Is Anyone Designing Colour Fonts?

I added some coloured Stylistic Alternates for fancy drop capitals to some of my fonts, just because I can using FontCreator from High-Logic, but I don't currently have any application that can support them for print or PDF publications. I can only test them in browsers such as Firefox or Vivaldi, which support the technology. 

I am not much interested in Emojji, as I don't use a mobile. 

Web Fonts Test Page

It is not particularly difficult to do for 2-4 colours, and very easy for single coloured glyphs. I wrote a tutorial for creating glyphs with four colours

I don't have much need for it, but those who are more creative than I am may find a use for it. 

Comments

  • Notable: Photoshop now supports the OT-SVG flavor of color fonts, and ships with some of Adobe's own OT-SVG color fonts.
  • James PuckettJames Puckett Posts: 1,364
    I pulled the plug on color support projects due to lack of software support. There isn’t even a decent layout application to test them in. I tried using Photoshop, but Photoshop has buggy caching stuff and doesn’t always detect new fonts in …/Adobe/Fonts. So I have to rename every time I export and it doesn’t always add new fonts to the menu. And Photoshop isn’t really designed for stuff that span lots of pages, so it’s a horrible proofing tool even when it does work.

    If Adobe and Apple get color fonts working well I might explore the possibilities again. Until then I’m just writing color fonts off as a train wreck that I can’t fix.
  • I pulled the plug on color support projects due to lack of software support. There isn’t even a decent layout application to test them in.
    I would not call it a decent layout application, but apparently Word 2016 supports them. I am sure that most users would be able to design a poster, book cover, brochure, or greeting card in Word. I don't have Word, so I cannot test it, but my source is reliable.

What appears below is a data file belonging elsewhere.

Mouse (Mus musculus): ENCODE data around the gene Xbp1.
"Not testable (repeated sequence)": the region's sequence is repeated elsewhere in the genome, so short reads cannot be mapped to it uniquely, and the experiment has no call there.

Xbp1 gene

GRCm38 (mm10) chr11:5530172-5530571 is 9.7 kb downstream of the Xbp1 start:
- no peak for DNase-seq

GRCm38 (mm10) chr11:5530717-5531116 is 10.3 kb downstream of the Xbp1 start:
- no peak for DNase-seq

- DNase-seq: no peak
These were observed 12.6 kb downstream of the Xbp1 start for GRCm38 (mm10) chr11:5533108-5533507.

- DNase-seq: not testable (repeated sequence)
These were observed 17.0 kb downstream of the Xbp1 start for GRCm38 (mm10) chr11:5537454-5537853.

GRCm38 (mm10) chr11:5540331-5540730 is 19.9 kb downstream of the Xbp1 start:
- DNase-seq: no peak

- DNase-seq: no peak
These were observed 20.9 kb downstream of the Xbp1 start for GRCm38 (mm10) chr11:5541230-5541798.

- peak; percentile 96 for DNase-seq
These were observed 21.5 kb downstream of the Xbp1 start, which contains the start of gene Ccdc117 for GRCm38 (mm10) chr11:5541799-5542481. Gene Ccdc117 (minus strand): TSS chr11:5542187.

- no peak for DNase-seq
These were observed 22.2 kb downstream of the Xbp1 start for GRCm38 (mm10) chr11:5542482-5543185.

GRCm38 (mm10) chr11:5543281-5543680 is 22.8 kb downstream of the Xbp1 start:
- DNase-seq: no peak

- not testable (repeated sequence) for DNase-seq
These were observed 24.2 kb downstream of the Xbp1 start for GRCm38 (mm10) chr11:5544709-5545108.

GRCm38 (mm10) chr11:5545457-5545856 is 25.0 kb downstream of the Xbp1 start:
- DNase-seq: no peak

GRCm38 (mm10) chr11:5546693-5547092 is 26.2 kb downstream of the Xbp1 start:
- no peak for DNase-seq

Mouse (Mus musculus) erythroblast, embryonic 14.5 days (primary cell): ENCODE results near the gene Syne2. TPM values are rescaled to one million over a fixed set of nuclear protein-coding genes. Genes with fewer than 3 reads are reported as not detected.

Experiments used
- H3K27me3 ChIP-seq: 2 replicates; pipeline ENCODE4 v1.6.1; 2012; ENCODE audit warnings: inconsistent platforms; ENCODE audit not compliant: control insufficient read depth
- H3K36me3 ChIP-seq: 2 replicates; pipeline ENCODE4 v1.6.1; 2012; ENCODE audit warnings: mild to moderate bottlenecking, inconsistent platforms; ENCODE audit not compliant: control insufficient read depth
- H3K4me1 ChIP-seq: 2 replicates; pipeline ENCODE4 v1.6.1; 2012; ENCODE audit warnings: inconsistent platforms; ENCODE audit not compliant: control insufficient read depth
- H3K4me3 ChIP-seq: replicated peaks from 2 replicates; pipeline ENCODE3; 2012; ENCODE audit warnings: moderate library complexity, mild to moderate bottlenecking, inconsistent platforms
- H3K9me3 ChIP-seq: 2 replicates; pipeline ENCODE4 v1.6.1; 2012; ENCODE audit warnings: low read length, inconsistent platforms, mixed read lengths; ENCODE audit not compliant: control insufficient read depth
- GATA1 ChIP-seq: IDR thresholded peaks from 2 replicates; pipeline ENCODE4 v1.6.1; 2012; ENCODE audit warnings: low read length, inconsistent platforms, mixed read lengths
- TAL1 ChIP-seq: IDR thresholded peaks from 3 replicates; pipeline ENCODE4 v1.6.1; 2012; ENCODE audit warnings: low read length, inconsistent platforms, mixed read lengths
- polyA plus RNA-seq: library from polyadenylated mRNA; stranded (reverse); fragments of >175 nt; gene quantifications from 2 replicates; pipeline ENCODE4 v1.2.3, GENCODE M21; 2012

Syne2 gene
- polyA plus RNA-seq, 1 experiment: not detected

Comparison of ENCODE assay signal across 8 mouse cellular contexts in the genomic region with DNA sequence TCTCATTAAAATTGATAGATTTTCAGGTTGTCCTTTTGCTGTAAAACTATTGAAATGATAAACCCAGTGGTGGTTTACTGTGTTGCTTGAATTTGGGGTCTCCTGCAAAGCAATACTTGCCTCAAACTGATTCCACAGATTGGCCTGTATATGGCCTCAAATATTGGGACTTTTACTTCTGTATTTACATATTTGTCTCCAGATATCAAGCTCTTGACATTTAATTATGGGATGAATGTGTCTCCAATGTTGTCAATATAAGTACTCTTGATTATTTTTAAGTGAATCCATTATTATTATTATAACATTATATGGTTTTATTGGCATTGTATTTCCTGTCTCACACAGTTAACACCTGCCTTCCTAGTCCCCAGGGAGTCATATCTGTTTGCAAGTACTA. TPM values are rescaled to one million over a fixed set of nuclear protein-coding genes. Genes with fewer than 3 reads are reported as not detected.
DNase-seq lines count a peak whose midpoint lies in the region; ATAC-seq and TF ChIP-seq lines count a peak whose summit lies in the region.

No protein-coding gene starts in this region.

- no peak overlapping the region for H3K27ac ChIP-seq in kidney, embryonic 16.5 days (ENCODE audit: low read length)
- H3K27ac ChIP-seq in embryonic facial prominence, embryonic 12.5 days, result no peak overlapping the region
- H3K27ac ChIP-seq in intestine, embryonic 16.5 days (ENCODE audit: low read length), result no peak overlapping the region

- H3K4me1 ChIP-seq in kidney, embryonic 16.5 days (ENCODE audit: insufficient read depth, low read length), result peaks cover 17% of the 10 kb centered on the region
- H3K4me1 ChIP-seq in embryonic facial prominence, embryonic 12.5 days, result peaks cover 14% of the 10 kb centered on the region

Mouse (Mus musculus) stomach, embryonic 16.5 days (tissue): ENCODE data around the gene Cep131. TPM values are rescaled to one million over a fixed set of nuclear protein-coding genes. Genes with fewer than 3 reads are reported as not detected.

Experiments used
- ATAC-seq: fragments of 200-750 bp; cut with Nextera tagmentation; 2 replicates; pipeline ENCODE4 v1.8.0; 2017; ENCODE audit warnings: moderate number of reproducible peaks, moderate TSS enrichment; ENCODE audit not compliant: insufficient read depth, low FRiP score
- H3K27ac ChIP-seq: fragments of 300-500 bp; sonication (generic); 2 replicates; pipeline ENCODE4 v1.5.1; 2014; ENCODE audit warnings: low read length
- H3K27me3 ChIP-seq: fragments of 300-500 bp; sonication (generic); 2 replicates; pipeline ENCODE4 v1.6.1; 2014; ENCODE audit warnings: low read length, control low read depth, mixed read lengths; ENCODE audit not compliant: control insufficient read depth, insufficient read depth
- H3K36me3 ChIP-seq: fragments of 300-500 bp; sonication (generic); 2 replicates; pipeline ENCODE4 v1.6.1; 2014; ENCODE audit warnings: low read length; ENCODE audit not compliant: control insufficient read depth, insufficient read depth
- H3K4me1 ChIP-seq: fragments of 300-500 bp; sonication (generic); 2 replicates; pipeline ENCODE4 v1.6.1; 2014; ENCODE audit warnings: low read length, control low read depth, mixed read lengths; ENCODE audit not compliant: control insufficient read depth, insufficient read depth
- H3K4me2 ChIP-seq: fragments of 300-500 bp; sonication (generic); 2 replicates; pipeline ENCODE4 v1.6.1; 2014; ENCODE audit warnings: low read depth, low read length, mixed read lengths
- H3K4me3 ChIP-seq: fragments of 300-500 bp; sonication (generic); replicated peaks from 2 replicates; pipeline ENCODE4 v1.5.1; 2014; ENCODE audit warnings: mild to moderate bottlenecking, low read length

• I've been making color fonts since day one. I just stick to two colors.

    > I am not much interested in Emojji, as I don't use a mobile.

    Funny, I use a mobile, but I'm still not at all interested in emoji.
  • It's best not to be colour prejudiced. No blacks and no whites.   >:)
  • glukgluk Posts: 25
    I've been making color fonts since day one. I just stick to two colors.
    As a matter of fact, You stick to one color. With SVG-in-OpenType we can do more in black&white fonts. For example small trick (impossible with classic TTF/OTF) with my funny WIP font :




  • Ramiro EspinozaRamiro Espinoza Posts: 506
    edited February 8


  • glukgluk Posts: 25
    edited February 8

  • Ray LarabieRay Larabie Posts: 587
    edited February 8
    I did some color font tests here. I was looking into the possibility of developing color fonts and color emoji. When I talked to type distributors, they weren't interested in distributing color fonts. I think it's the kind of thing that would be useful as a commission for web use but not the kind of thing that a type designer can make and sell. Like, if a news site wanted color headlines to match their brand, they might commission something customized...that makes sense. It's fun to play around with color fonts but at this point, without distributors really getting behind it. Here's how I could see color fonts working:

    Type designers would provide to the distributor, color fonts using layers, they way they've been doing it since the stone age. On the distributor site, the customer has a option to buy separate layers and/or color fonts. There's an interface on the site that allows the customer to adjust the colors and alter layers...with some presets of course. And out pops the customer's custom color font. If they change their mind, they can generate as many as they like.

    Of course, maybe applications will allow users to define colors but I very much doubt that it'll ever happen or if it does, it'll be limited to one or two applications. It just doesn't make sense to generate colour combinations in the hopes that it's exactly what a customer wants.

    As for emoji. It looks like a fun project but I can't see a practical want anyone can actually use one. Again, it would have to be commissioned for a specific application to be commercially viable.
  • > For example small trick

    Please elaborate (since I can't see anything special in that image).
  • SiDanielsSiDaniels Posts: 201
    I'd guess that the white is solid and not transparent.
  • SiDanielsSiDaniels Posts: 201
    I'd speculate that we'll see an uptick in the use and development of (non-emoji) color fonts once browser support hits a certain level. I'd agree that unless apps get serious about support, providing UI affordances around palette selection and customization, I doubt there'll be much traction there. Kind of the same story with variable fonts.